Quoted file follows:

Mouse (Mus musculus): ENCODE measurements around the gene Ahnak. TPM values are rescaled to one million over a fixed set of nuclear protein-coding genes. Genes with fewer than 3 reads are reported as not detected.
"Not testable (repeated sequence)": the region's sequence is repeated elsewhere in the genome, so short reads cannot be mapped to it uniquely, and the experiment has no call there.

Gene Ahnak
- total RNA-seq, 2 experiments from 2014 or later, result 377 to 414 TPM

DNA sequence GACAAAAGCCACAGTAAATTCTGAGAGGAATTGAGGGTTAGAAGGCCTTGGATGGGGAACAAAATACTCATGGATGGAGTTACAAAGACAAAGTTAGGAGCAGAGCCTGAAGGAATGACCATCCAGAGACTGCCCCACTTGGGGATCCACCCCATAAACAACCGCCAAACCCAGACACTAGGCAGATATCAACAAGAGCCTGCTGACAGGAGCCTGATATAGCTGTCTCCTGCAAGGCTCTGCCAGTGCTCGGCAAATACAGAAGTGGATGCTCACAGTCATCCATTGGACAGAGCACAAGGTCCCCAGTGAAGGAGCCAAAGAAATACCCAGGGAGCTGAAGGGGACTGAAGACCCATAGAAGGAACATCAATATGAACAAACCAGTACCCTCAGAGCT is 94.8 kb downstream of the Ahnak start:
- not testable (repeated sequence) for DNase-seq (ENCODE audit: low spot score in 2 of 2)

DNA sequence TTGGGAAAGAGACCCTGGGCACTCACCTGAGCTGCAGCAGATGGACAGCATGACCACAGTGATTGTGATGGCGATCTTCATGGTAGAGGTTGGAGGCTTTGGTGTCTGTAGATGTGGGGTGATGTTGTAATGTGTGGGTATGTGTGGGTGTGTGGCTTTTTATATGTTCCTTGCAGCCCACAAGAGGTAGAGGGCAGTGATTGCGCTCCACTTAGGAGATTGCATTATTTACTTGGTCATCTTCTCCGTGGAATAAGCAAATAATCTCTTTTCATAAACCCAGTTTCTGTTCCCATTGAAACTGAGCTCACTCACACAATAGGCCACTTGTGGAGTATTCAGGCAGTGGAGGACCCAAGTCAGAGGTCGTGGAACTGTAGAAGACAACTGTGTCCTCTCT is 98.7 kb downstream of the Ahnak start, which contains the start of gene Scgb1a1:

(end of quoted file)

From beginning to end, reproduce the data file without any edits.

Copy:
Mouse (Mus musculus): ENCODE measurements around the gene Ahnak. TPM values are rescaled to one million over a fixed set of nuclear protein-coding genes. Genes with fewer than 3 reads are reported as not detected.
"Not testable (repeated sequence)": the region's sequence is repeated elsewhere in the genome, so short reads cannot be mapped to it uniquely, and the experiment has no call there.

Gene Ahnak
- total RNA-seq, 2 experiments from 2014 or later, result 377 to 414 TPM

DNA sequence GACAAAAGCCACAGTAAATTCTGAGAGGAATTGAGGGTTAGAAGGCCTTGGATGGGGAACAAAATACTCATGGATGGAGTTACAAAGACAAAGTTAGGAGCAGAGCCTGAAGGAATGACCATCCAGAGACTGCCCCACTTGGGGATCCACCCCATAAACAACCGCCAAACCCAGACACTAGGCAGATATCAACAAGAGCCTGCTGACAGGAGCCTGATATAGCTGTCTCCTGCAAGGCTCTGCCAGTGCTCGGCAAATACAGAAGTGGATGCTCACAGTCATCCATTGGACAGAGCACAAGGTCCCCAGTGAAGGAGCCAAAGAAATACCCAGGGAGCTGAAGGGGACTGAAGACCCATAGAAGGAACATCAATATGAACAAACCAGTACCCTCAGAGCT is 94.8 kb downstream of the Ahnak start:
- not testable (repeated sequence) for DNase-seq (ENCODE audit: low spot score in 2 of 2)

DNA sequence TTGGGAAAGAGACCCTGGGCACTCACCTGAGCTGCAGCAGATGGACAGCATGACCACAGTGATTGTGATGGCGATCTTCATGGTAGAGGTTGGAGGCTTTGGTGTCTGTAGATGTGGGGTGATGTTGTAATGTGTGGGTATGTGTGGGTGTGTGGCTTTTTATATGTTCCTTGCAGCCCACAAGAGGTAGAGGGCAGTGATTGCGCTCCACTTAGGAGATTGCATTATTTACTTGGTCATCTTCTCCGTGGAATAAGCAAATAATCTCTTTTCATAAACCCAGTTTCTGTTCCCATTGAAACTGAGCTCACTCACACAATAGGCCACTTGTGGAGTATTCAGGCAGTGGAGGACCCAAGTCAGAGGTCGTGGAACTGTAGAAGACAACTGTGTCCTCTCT is 98.7 kb downstream of the Ahnak start, which contains the start of gene Scgb1a1: